You may have heard the word demisexual before but may not be 100% sure what it means. Often defined as attraction only after forming an emotional bond, it’s actually a bit more complicated than that.
As society evolves, new phrases and concepts come with it. Far from being another so-called 'woke' term, the entrance of demisexuality into mainstream understanding is important in allowing individuals to express their own sexuality.
While it comes under the umbrella of asexuality, demisexuality is entirely its own orientation. Those who are demisexual can also identify as being gay, lesbian or bisexual - and they can have any gender identity too. So whether you want to know how to talk to your child about sex and sexuality, are just curious yourself about what the term means, this is what you need to know.
What does demisexual mean?
Demisexuality is defined as feeling no sexual attraction towards other people unless there’s a strong emotional bond, the Asexual Visibility and Education Network says. “This is often included in or paired with the greysexual category because demisexual people may essentially feel like they’re asexual when they don’t have that bond with anyone. And the bond typically takes a long time to establish.”
While some argue that lots of people feel this way and don’t want to have sex with someone they don’t have an emotional bond with, being demisexual is about feeling sexual attraction - rather than actually having sex. As research from ZAVA in 2017, most people are capable of a sexual relationship - i.e. a one-night stand, without the need for emotional intimacy.
When it comes to being demisexual, the bond doesn’t have to necessarily be romantic. Everyone feels differently and the bond could be a platonic friendship to begin with that may - or may not - develop into something more.
According to an article published by Wired in 2015, the earliest mention of the term was in 2006 when a user on the AVEN forums invented the term to describe people who aren’t quite asexual - but not quite sexual either. While this may suggest that demisexuality is a fairly new orientation, the term has actually been around for over 15 years and it’s likely that people have experienced attraction in this way for generations.
Because demisexuality is a very active part of the asexual community, the asexual and demisexual flags are very similar.
The demisexual flag also includes the colours of black, grey, white and purple. But instead of coming in line-form, this flag pulls the black colour into a triangle shape in the left hand side.
What do the colours of the flag mean? According to Old Dominion University, black stands for asexuality with demisexuality indicated by the grey, sexuality signified by the white and community represented by the purple colour.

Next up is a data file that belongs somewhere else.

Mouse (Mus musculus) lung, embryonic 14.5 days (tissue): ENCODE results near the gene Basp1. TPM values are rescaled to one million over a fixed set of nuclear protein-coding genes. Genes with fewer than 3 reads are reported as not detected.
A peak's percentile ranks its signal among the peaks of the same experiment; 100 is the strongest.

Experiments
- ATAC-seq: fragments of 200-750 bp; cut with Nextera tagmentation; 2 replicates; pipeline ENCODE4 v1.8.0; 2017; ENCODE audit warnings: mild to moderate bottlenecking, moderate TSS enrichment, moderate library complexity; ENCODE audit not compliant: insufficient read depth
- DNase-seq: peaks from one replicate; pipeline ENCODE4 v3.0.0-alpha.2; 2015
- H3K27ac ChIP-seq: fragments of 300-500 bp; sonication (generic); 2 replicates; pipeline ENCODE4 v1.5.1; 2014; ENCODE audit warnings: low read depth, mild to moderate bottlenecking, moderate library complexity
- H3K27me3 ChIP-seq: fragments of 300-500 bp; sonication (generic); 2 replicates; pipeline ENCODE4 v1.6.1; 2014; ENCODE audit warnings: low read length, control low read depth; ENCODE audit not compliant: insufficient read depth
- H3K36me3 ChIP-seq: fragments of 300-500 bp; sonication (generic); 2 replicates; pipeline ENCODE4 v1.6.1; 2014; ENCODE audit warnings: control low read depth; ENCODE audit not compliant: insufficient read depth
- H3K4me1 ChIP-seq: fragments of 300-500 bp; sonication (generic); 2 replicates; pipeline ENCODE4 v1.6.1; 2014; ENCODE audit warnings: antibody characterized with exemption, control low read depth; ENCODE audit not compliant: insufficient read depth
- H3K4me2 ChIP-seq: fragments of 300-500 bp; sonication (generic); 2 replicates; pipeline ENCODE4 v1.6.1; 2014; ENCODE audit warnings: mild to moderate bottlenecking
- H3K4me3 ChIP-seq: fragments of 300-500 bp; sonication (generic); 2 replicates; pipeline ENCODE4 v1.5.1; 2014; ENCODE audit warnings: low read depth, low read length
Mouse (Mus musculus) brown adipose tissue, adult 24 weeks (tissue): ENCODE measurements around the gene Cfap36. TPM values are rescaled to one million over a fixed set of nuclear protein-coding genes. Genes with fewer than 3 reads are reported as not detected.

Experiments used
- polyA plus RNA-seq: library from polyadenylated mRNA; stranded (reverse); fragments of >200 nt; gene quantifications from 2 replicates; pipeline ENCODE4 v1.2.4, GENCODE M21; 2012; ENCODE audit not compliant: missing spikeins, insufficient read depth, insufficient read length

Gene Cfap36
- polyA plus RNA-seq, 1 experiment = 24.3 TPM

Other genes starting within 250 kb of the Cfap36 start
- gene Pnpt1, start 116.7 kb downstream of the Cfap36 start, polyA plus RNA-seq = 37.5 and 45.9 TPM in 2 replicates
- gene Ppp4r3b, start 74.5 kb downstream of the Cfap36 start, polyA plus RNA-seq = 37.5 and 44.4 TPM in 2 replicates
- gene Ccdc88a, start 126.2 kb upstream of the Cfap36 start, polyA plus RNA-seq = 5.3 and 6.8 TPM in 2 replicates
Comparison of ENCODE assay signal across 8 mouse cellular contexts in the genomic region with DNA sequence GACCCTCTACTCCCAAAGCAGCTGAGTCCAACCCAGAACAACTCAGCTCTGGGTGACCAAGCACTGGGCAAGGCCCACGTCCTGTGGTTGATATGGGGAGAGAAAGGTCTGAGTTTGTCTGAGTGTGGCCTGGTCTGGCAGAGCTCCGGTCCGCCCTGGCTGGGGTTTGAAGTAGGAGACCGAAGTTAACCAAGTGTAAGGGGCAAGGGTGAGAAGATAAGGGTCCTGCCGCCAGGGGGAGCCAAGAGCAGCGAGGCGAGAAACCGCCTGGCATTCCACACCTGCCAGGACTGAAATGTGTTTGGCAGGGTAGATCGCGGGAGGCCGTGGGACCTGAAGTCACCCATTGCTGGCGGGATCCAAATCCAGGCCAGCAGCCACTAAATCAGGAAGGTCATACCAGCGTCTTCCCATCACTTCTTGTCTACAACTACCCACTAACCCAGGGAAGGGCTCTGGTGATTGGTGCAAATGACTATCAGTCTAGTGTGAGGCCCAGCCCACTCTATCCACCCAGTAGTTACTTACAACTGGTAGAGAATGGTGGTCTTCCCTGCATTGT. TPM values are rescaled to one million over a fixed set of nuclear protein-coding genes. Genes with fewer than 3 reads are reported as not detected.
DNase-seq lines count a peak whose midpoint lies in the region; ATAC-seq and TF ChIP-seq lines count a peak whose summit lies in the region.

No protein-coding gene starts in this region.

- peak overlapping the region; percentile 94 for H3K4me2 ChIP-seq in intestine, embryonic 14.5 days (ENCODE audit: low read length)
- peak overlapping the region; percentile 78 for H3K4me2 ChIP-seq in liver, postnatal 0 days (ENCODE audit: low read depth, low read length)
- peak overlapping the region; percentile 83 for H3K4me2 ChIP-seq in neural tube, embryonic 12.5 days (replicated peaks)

Demisexual vs. asexual: What’s the difference?
Demisexuality and asexuality are two separate orientations but there’s quite a bit of overlap. Those who identify as demisexual only experience sexual and/or romantic attraction once they’ve formed an emotional bond, while asexual people don’t tend to experience romantic and/or sexual - ever.
“Asexuality is often an umbrella term,” explains Molly Houghton, communications expert at The Proud Trust. “You can identify as asexual and being demisexual can be a huge part of that.”
How do you work out the difference? “As you grow and you have relationships, do you see yourself having a relationship? Or is that just not on the cards for you? Do you see yourself as having the capacity to have that attraction? Or do you not? Either way, that’s okay.
For those looking to learn more about differences between the two sexualities, Molly suggests watching videos by the likes of Rowan Ellis. Identifying as part of the community, Rowan has made countless videos on topics of LGBTQ+ culture and representation - including defining the terms.
Can you be straight and demisexual?
Yes, you can be straight - gay, lesbian, bisexual/romantic or any other orientation - and still identify as demisexual. The difference comes as demisexuality is about how your attraction develops (only with an emotional bond) and your sexuality is about how and who with you express that attraction.
Ultimately, it’s up to you whether you feel you identify as demisexual. Not everyone who identifies with the orientation will have exactly the same or even a similar experience to someone else.
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Grace Walsh is a health and wellbeing writer, working across the subjects of family, relationships, and LGBT topics, as well as sleep and mental health. A digital journalist with over six years experience as a writer and editor for UK publications, Grace is currently Health Editor for womanandhome.com and has also worked with Cosmopolitan, Red, The i Paper, GoodtoKnow, and more. After graduating from the University of Warwick, she started her career writing about the complexities of sex and relationships, before combining personal hobbies with professional and writing about fitness.
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